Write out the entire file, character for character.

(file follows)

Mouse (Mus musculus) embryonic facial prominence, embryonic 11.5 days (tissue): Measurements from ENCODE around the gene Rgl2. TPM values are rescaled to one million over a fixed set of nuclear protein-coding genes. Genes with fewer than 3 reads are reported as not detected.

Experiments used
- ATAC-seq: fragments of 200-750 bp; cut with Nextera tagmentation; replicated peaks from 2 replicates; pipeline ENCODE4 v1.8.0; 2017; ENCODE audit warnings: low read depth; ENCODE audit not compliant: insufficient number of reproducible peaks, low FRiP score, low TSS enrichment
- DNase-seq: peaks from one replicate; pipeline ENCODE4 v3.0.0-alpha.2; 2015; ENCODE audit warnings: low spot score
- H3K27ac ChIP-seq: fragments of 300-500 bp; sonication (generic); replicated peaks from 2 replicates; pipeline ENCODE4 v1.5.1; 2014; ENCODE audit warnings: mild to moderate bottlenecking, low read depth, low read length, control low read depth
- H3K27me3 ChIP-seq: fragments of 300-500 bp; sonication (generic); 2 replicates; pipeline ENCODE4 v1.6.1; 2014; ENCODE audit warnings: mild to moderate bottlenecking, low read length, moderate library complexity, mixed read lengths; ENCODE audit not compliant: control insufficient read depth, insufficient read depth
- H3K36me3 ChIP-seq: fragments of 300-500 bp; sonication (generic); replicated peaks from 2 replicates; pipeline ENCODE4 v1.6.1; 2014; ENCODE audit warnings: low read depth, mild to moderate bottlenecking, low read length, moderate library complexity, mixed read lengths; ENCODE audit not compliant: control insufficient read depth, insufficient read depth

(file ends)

Mouse (Mus musculus) embryonic facial prominence, embryonic 11.5 days (tissue): Measurements from ENCODE around the gene Rgl2. TPM values are rescaled to one million over a fixed set of nuclear protein-coding genes. Genes with fewer than 3 reads are reported as not detected.

Experiments used
- ATAC-seq: fragments of 200-750 bp; cut with Nextera tagmentation; replicated peaks from 2 replicates; pipeline ENCODE4 v1.8.0; 2017; ENCODE audit warnings: low read depth; ENCODE audit not compliant: insufficient number of reproducible peaks, low FRiP score, low TSS enrichment
- DNase-seq: peaks from one replicate; pipeline ENCODE4 v3.0.0-alpha.2; 2015; ENCODE audit warnings: low spot score
- H3K27ac ChIP-seq: fragments of 300-500 bp; sonication (generic); replicated peaks from 2 replicates; pipeline ENCODE4 v1.5.1; 2014; ENCODE audit warnings: mild to moderate bottlenecking, low read depth, low read length, control low read depth
- H3K27me3 ChIP-seq: fragments of 300-500 bp; sonication (generic); 2 replicates; pipeline ENCODE4 v1.6.1; 2014; ENCODE audit warnings: mild to moderate bottlenecking, low read length, moderate library complexity, mixed read lengths; ENCODE audit not compliant: control insufficient read depth, insufficient read depth
- H3K36me3 ChIP-seq: fragments of 300-500 bp; sonication (generic); replicated peaks from 2 replicates; pipeline ENCODE4 v1.6.1; 2014; ENCODE audit warnings: low read depth, mild to moderate bottlenecking, low read length, moderate library complexity, mixed read lengths; ENCODE audit not compliant: control insufficient read depth, insufficient read depth